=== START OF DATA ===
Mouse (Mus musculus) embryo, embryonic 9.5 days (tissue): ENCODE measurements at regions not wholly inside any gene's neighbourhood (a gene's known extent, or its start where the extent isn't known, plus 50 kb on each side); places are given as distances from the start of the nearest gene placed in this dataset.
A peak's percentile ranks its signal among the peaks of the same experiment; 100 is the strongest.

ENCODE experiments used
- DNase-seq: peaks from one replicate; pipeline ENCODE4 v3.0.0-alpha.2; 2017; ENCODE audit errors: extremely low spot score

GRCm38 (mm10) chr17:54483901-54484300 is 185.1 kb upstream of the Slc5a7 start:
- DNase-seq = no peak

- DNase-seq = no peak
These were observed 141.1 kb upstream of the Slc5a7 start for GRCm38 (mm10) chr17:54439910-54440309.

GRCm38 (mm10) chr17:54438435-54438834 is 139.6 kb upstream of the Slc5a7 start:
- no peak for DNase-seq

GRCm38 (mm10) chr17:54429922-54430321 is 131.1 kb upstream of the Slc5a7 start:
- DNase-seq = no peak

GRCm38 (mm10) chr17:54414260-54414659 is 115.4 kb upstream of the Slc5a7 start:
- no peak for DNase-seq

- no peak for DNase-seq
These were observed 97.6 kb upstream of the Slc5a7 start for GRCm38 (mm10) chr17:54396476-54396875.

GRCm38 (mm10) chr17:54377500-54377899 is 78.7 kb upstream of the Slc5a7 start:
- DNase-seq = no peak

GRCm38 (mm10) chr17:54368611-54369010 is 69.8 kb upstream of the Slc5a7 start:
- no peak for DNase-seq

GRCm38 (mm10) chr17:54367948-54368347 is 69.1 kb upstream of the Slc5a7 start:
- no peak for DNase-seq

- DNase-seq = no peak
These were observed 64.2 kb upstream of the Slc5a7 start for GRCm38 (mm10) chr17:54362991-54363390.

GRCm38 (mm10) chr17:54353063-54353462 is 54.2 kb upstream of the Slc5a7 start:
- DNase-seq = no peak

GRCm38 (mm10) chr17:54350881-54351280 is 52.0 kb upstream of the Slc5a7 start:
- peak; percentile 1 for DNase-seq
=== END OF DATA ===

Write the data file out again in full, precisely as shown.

Mouse (Mus musculus) embryo, embryonic 9.5 days (tissue): ENCODE measurements at regions not wholly inside any gene's neighbourhood (a gene's known extent, or its start where the extent isn't known, plus 50 kb on each side); places are given as distances from the start of the nearest gene placed in this dataset.
A peak's percentile ranks its signal among the peaks of the same experiment; 100 is the strongest.

ENCODE experiments used
- DNase-seq: peaks from one replicate; pipeline ENCODE4 v3.0.0-alpha.2; 2017; ENCODE audit errors: extremely low spot score

GRCm38 (mm10) chr17:54483901-54484300 is 185.1 kb upstream of the Slc5a7 start:
- DNase-seq = no peak

- DNase-seq = no peak
These were observed 141.1 kb upstream of the Slc5a7 start for GRCm38 (mm10) chr17:54439910-54440309.

GRCm38 (mm10) chr17:54438435-54438834 is 139.6 kb upstream of the Slc5a7 start:
- no peak for DNase-seq

GRCm38 (mm10) chr17:54429922-54430321 is 131.1 kb upstream of the Slc5a7 start:
- DNase-seq = no peak

GRCm38 (mm10) chr17:54414260-54414659 is 115.4 kb upstream of the Slc5a7 start:
- no peak for DNase-seq

- no peak for DNase-seq
These were observed 97.6 kb upstream of the Slc5a7 start for GRCm38 (mm10) chr17:54396476-54396875.

GRCm38 (mm10) chr17:54377500-54377899 is 78.7 kb upstream of the Slc5a7 start:
- DNase-seq = no peak

GRCm38 (mm10) chr17:54368611-54369010 is 69.8 kb upstream of the Slc5a7 start:
- no peak for DNase-seq

GRCm38 (mm10) chr17:54367948-54368347 is 69.1 kb upstream of the Slc5a7 start:
- no peak for DNase-seq

- DNase-seq = no peak
These were observed 64.2 kb upstream of the Slc5a7 start for GRCm38 (mm10) chr17:54362991-54363390.

GRCm38 (mm10) chr17:54353063-54353462 is 54.2 kb upstream of the Slc5a7 start:
- DNase-seq = no peak

GRCm38 (mm10) chr17:54350881-54351280 is 52.0 kb upstream of the Slc5a7 start:
- peak; percentile 1 for DNase-seq